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August 29, 2016

Turning a cow into a flying machine

Filed under: Animals,Art,Technology by Orangemaster @ 5:22 pm

After Orville the helicopter cat, a badger submarine and a few others, controversial Dutch artist Bart Jansen is currently working on a flying cow.

Together with his collaborator, engineer Arjen Beltman, they are taking deceased animals to the next level by creating something they can fly in themselves, which reminds me of the flying moths from the 1990s science-fiction series, Lexx.

“If I’m going to fly, I want to fly in something weird. So we’ve been thinking about animals that are big enough to fly in. We have a cow at the moment – it’s at the tannery right now. It’s going to be like a bovine personnel carrier, but airborne,” Jansen explains.

If you guys want to get weirder, check out Lexx’s main ship, a huge flying insect that talks to its crew, as inspiration.

(Link: www.telegraph.co.uk)

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August 18, 2016

ResQ food waste app launches in Amsterdam

Filed under: Dutch first,Food & Drink,Technology by Orangemaster @ 7:56 am

Started up in Finland last year and already available in Sweden and Estonia, ResQ, a successful app that offers restaurants trying to sell cheap, leftover meals to hungry patrons is launching in Amsterdam this week. Other major Dutch cities such as The Hague and Utrecht are soon to follow this fall.

Research from Wageningen University claims the Netherlands throws out 51 million tonnes of food a year and that’s waste many groups would like to put a halt to. Available for iPhone and Android, ResQ will first aim at people who come from their work and want to eat something without too much fuss, like lasagna, sandwiches, salades, soups and baked goods, which are easy to sell fast rather than throw away.

In February a Dutch supermarket chain hired a chef to cook food that otherwise according to the law still had to be thrown out, but ResQ is sure to stop some of the waste.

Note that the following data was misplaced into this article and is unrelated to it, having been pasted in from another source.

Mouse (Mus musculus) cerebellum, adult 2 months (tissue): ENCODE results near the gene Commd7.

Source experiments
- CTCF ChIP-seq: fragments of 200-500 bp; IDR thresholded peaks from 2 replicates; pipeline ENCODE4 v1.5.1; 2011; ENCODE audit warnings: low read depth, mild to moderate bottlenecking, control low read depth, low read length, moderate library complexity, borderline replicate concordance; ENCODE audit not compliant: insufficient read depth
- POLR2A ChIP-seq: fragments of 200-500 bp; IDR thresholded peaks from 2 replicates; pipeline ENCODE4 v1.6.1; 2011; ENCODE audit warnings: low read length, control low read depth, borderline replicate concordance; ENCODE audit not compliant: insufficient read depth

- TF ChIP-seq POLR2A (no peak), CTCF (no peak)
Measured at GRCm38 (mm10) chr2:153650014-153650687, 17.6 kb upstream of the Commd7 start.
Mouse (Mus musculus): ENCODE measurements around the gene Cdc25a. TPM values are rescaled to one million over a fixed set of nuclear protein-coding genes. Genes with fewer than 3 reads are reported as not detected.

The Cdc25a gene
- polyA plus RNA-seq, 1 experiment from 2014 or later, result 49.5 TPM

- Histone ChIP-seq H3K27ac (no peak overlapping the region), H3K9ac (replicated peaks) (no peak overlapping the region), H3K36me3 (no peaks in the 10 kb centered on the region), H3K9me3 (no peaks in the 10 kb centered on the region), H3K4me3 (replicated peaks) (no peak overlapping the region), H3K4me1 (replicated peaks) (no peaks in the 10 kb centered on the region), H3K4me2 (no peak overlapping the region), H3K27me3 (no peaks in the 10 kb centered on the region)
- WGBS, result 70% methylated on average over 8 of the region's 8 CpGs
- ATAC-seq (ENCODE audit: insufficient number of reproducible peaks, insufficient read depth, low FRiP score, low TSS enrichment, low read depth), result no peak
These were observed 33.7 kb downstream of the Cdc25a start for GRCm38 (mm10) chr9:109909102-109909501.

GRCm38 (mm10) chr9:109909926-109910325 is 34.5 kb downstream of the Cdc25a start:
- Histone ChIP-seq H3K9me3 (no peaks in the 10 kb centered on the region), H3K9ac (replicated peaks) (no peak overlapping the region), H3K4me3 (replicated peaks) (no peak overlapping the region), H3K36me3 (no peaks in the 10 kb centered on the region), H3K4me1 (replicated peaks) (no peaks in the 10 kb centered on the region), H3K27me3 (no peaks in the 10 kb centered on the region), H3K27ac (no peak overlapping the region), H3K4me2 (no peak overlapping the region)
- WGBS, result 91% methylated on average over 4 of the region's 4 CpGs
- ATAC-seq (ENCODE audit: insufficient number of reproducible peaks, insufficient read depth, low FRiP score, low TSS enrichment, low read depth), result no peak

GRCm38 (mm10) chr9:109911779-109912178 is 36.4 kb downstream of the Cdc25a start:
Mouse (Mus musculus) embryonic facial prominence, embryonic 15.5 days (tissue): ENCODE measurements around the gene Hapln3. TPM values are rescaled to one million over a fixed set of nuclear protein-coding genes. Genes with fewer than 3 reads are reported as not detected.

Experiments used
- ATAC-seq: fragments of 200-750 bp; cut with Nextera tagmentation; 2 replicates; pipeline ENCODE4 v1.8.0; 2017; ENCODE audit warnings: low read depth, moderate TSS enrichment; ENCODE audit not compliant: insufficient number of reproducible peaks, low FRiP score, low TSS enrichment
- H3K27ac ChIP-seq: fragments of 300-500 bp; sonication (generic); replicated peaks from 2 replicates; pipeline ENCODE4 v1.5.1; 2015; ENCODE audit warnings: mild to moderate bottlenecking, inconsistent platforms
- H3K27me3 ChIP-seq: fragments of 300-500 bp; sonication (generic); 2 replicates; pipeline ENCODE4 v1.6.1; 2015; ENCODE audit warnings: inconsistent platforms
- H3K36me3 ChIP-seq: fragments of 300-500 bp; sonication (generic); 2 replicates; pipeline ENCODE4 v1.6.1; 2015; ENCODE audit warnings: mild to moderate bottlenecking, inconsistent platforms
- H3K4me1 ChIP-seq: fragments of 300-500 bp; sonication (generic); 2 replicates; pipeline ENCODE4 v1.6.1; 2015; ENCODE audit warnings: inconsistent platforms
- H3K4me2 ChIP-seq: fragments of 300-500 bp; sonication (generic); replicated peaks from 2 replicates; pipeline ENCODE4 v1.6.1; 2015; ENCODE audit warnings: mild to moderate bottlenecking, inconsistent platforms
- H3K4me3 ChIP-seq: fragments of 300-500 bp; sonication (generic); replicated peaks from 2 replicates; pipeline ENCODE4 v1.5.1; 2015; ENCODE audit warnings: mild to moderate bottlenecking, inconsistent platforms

(Link: ad.nl, Photo of an endive potato mash with meatless sausage by Jasja Dekker, some rights reserved)

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August 8, 2016

Restaurant invests in 3D printers for pancakes

Filed under: Food & Drink,Technology by Orangemaster @ 11:05 am
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In the town of Ruurlo, Gelderland, pancake restaurant De Heijkamp is going to let a specialised 3D printer ‘make’ pancakes, albeit not every day. Owner Bert van Zijtvelt will be using the Pancake Bot, a successful Kickstarter project that became the world’s first 3D pancake printer that can make all kinds of cool pancakes (see video below).

Inventor Miguel Valenzuela, a Mexican-American expat living in Norway, credits one of his two daughters for the idea. He was reading an article about a guy who made a pancake stamping machine out of LEGO, when his daughter turned to her sister and yelled, “Papa’s going to build a pancake machine out of LEGO!” The prototype was actually made using LEGO, how cool is that.

Van Zijtvelt has bought two 3D printers, each costing USD 500 (450 euro). According to chef Rob Weijers, the biggest problem is getting the pancake batter just right, with not too much sugar in it, so it doesn’t jam things up.

De Heijkamp only plans on using the printers for special occasions like company events and children’s parties.

If you can get past a glaring spelling mistake and corporate dubstep with motor sounds, you can enjoy what the printer can do.

(Links: www.ad.nl, 3dprintingindustry.com)

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July 29, 2016

Smiley cubes with real-life applications

Filed under: Technology by Orangemaster @ 7:00 am

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Physicists from Dutch FOM Institute AMOLF in Amsterdam and Leiden University together with colleagues from Tel Aviv University have developed a method to design patterns that can appear on any cube’s surface.

AMOLF group leader professor Martin Van Hecke explains that if pressure is applied to, for example, a 10x10x10 cube, some of the sides cave in, while others bulge out. By stacking several of these blocks researchers could make three-dimensional structures. Their research is said to pave the way for the use of ‘machine materials’ in, for example, prostheses and wearable technology, as published in ‘Nature’ today.